If turkey leftovers are never-ending, cook up a batch of stew or curry and freeze it for January.

Present wrapping: It is possible to give beautifully wrapped gifts that are still eco-friendly.

Think about buying wrapping that can be either reused, such as a scarf, or recycled. Check out Warwickshire Recycles’ Pinterest board to get started.

Not all wrapping paper is recyclable. Although most are paper based, they can be coated in plastic, making it very difficult to separate out the paper for recycling.

Try to buy wrapping paper that is 100 per cent paper and glitter free. Try the scrunch test if you are unsure whether it is recyclable – if you can’t scrunch it, you can’t recycle it.


Most cards are paper based and can be recycled, along with their envelopes, either kerbside or at local recycling points such as household waste recycling centres or collection banks in supermarket car parks.

Any embellishments such as ribbons or glitter cannot be recycled so should be removed first by simply tearing off that section. Batteries should also be removed from musical cards and disposed of at battery recycling points.

Preloved presents:

Help out charities, and the planet, by gifting preloved items this Christmas. Covid restrictions may limit access to some high street shops, but charity shops are still available online and on eBay. Warwickshire’s reuse shops – Coventry and Warwickshire Age UK and Mary Ann Evans Hospice – are a treasure trove full of unusual items that will cost a fraction of their original price. Go with a budget and an open mind.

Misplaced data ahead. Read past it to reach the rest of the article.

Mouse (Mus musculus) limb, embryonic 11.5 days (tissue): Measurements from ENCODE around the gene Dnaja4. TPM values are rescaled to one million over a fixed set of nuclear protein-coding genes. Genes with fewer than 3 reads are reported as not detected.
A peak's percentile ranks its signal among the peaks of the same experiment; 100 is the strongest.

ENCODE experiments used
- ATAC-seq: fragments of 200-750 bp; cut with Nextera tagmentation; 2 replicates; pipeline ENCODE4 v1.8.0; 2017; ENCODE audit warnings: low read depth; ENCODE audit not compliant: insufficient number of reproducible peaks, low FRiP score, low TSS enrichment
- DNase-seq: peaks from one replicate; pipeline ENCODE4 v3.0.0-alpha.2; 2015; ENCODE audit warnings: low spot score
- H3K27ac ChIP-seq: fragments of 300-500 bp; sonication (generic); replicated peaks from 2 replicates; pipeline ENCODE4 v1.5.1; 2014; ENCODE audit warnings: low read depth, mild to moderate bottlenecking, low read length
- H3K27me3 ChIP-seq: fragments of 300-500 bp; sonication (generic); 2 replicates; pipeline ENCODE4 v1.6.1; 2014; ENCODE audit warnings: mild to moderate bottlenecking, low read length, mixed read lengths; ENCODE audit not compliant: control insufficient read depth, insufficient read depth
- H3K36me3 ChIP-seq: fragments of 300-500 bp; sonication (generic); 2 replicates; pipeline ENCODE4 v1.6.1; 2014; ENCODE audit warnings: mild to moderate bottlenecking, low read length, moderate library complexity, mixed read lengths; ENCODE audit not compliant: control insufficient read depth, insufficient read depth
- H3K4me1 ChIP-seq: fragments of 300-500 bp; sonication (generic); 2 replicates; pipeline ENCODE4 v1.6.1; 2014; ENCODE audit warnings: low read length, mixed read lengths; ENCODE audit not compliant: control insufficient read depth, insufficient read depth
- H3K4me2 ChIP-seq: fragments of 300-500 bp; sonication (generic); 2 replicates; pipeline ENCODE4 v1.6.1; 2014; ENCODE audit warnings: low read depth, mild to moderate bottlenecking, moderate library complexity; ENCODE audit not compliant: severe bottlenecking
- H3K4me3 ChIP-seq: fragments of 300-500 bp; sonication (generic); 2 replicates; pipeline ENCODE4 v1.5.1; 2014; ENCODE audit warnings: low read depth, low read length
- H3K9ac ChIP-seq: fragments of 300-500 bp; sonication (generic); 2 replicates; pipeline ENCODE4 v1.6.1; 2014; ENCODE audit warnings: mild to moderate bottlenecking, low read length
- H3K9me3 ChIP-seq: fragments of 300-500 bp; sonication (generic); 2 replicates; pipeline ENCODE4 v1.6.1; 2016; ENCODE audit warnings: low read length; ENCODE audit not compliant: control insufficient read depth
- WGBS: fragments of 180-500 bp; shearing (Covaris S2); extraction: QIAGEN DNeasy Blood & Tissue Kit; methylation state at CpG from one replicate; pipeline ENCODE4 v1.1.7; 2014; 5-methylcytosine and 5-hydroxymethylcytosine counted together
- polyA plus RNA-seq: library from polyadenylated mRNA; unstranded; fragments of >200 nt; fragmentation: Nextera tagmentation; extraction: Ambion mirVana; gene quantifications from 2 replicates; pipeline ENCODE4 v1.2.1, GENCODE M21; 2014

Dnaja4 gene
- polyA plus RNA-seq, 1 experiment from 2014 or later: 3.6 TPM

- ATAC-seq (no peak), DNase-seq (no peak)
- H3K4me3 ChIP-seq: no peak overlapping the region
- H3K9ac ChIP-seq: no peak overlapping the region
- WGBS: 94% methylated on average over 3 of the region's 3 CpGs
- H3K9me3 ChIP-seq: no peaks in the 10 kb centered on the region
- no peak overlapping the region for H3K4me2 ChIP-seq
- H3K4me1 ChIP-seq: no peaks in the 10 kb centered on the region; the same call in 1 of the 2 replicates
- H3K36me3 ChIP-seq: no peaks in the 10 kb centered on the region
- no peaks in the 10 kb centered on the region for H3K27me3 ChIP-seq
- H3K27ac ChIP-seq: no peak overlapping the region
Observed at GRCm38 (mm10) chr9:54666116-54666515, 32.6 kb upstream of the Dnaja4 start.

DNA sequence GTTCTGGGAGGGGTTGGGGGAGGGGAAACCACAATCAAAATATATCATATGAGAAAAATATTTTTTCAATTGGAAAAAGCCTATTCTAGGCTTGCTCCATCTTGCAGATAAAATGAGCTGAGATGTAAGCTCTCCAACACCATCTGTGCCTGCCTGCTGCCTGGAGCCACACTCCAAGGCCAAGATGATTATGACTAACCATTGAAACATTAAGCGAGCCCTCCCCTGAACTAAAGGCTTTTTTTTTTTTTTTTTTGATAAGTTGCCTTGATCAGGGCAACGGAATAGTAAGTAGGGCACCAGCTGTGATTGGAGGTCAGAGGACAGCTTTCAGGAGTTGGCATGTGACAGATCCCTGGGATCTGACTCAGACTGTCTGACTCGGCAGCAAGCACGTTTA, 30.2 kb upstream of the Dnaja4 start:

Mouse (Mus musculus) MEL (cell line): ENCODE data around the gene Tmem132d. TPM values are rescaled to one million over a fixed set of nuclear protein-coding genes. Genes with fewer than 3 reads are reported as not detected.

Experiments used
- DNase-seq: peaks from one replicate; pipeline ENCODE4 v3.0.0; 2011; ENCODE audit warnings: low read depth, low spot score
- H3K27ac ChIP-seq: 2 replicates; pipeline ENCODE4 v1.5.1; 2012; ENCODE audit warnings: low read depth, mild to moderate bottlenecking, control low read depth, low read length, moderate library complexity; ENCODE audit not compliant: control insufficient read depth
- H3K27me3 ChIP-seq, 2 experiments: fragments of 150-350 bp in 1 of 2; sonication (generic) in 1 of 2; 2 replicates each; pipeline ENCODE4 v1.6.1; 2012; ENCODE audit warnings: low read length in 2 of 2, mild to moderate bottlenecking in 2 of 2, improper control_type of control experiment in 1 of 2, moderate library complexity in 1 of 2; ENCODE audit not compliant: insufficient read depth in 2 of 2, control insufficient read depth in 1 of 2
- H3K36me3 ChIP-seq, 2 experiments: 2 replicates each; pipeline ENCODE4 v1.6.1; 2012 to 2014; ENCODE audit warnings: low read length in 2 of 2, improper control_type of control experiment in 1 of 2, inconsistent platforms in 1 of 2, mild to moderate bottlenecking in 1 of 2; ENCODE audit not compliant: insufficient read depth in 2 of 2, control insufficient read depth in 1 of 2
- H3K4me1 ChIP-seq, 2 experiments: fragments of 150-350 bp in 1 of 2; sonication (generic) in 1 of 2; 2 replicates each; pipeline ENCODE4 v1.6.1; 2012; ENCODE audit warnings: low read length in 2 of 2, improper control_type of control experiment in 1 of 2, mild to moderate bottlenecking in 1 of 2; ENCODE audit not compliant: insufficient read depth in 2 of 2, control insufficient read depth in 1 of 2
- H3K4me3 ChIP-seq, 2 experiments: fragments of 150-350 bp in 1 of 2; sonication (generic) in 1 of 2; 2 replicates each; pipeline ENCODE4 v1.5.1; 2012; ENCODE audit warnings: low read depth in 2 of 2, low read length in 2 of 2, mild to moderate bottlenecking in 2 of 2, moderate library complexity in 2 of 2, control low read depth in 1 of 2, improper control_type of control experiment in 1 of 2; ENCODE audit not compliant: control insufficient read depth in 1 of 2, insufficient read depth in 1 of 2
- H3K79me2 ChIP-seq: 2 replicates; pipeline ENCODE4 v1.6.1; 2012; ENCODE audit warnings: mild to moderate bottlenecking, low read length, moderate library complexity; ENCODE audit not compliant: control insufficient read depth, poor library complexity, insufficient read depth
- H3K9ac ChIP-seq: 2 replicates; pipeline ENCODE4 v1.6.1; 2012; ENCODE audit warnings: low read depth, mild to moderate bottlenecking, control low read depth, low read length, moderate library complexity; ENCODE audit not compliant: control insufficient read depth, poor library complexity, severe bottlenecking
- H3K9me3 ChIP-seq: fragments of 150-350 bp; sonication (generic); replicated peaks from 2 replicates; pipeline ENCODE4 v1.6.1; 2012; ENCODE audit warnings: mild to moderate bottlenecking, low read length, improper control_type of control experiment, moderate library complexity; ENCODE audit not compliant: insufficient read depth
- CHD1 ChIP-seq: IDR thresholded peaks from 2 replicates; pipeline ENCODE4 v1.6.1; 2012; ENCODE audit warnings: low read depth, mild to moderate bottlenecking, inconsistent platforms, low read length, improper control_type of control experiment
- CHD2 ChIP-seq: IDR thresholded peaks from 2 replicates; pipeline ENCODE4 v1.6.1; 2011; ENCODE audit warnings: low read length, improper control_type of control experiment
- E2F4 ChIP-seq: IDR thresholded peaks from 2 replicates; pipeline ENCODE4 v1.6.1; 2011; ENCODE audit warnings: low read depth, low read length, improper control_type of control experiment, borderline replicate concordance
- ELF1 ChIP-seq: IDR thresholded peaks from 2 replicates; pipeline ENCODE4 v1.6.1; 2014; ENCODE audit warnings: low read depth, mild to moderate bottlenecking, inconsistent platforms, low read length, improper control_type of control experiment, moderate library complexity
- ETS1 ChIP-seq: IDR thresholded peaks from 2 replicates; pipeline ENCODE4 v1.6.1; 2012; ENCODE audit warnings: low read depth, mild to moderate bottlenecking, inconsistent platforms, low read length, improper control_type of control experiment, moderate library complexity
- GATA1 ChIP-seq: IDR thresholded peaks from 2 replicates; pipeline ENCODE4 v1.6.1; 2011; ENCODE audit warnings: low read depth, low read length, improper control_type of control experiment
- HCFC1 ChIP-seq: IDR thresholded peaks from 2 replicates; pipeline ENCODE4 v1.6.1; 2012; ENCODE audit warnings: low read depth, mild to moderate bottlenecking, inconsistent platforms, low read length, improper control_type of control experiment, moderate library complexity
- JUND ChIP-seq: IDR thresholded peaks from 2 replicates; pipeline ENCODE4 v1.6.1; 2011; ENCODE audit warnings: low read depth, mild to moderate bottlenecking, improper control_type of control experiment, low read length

Food waste and composting:

All food waste, including turkey carcasses, plate scrapings and any unusable leftovers, can all be recycled through the green kerbside bin or recycled at home in a hot compost bin such as the Green Johanna, available to buy at a subsidised rate through the Warwickshire Recycles website.


Foil is one of the most important materials to recycle due to its environmental benefits. The good news is clean household foil and aluminium trays are widely recycled in household collection schemes, household waste recycling centres and at recycling points. Collect any small pieces of foil in a tin can so they don’t get lost.


According to Directgov, over 12,000 tonnes of CO2 emissions could be avoided, if the UK can meet its recycling target of at least 45 per cent of batteries. There are different types of batteries which can contain dangerous chemicals including lead, cadmium, zinc, lithium and even mercury. That said, it is important they are disposed of correctly through recycling schemes and not placed in the the residual bin. Most shops and supermarkets that sell batteries have collection bins in-store for used batteries. Otherwise they can be recycled at Household Waste Recycling Centre.

Lastly, pre-book visits to the recycling centres. Booking systems will be in place over the Christmas period at the county’s recycling centres. The time slots are released a week in advance and can be booked online at www.warwickshire.gov.uk/hwrc.

Meanwhile check your local council for more information www.warwickshire.gov.uk/kerbside on what can be recycled kerbside and for any changes to collection services.

And one last tip for families with a digital home assistant, such as Alexa or Siri – set a reminder of the changes the day before they happen.